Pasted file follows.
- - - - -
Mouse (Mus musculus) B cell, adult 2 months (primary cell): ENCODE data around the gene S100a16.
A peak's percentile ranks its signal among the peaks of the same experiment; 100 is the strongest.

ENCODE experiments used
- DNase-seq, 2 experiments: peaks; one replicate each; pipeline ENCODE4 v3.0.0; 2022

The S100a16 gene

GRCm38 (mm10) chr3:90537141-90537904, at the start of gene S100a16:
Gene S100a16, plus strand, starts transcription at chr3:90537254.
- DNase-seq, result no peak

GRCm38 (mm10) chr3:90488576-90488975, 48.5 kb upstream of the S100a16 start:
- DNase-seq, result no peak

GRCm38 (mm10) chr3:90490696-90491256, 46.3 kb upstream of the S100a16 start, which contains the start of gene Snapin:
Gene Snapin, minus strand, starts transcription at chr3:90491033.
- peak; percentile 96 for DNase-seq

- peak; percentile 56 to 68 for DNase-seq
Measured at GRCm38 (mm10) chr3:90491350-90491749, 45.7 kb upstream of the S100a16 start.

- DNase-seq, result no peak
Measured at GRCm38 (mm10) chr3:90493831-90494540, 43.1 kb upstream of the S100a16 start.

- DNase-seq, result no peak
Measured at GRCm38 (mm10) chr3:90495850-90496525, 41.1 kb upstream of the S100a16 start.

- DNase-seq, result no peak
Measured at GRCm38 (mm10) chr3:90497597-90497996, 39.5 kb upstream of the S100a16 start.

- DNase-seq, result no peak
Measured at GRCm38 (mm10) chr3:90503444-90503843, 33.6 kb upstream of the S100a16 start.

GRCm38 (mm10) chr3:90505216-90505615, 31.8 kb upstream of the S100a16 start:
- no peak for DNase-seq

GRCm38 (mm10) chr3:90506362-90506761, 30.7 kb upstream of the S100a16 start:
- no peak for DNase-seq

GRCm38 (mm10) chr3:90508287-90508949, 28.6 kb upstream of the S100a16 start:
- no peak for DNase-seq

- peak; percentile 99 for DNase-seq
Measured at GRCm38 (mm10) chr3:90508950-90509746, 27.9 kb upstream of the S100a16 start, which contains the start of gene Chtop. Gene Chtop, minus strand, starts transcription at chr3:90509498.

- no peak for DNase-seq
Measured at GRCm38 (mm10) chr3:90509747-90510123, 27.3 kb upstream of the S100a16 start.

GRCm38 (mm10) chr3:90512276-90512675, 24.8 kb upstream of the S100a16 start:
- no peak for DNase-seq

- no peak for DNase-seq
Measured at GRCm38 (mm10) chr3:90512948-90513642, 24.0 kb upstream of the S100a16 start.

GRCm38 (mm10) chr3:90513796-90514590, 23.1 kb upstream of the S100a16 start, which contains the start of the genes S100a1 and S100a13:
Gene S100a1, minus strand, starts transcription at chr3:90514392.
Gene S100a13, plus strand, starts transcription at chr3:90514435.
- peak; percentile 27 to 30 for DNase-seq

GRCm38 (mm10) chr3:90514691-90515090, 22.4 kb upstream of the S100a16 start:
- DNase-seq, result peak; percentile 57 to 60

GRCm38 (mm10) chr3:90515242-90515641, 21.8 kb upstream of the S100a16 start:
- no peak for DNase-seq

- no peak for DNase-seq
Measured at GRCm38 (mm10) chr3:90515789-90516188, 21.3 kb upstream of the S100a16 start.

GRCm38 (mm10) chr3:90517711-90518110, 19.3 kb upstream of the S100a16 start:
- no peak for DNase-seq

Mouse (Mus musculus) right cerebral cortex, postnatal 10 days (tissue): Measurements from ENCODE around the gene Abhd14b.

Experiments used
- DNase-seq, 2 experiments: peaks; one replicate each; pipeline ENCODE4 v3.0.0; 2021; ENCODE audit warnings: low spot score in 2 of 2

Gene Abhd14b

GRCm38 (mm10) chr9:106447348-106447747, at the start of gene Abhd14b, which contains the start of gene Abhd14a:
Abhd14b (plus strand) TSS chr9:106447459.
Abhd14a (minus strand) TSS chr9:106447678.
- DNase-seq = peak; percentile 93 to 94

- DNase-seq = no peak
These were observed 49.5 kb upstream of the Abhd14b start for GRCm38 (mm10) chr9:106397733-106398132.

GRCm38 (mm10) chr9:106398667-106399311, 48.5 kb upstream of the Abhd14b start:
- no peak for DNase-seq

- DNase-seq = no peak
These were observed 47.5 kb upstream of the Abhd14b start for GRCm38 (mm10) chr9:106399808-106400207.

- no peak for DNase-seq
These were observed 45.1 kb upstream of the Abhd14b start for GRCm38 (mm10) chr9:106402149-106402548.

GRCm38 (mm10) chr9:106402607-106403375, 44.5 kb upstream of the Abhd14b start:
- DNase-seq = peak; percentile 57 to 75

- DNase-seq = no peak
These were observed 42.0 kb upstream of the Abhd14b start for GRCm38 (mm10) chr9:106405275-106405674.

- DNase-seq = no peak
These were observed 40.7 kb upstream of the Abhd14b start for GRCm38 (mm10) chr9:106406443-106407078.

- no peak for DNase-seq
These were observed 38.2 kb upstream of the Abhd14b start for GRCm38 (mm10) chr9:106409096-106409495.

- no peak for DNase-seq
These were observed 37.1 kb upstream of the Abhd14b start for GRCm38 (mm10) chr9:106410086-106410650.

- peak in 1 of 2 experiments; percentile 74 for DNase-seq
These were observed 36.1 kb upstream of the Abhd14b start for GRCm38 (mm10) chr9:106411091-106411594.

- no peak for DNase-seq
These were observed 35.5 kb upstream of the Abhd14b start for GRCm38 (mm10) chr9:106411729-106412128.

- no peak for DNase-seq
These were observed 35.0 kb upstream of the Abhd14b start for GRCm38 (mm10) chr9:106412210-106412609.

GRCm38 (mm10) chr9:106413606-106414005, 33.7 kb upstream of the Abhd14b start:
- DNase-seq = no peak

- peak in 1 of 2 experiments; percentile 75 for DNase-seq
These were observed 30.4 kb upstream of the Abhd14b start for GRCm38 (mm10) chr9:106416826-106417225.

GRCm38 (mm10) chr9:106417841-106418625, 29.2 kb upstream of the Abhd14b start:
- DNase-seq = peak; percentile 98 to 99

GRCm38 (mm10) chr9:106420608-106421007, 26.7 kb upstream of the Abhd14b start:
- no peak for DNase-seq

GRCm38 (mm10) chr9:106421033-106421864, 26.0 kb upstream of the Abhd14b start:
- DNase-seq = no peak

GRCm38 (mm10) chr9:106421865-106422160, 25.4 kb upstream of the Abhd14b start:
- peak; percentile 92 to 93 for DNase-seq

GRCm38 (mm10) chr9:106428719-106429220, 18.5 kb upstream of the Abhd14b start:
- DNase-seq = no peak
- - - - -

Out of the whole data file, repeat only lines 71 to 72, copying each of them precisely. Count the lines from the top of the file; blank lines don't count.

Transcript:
These were observed 40.7 kb upstream of the Abhd14b start for GRCm38 (mm10) chr9:106406443-106407078.

- no peak for DNase-seq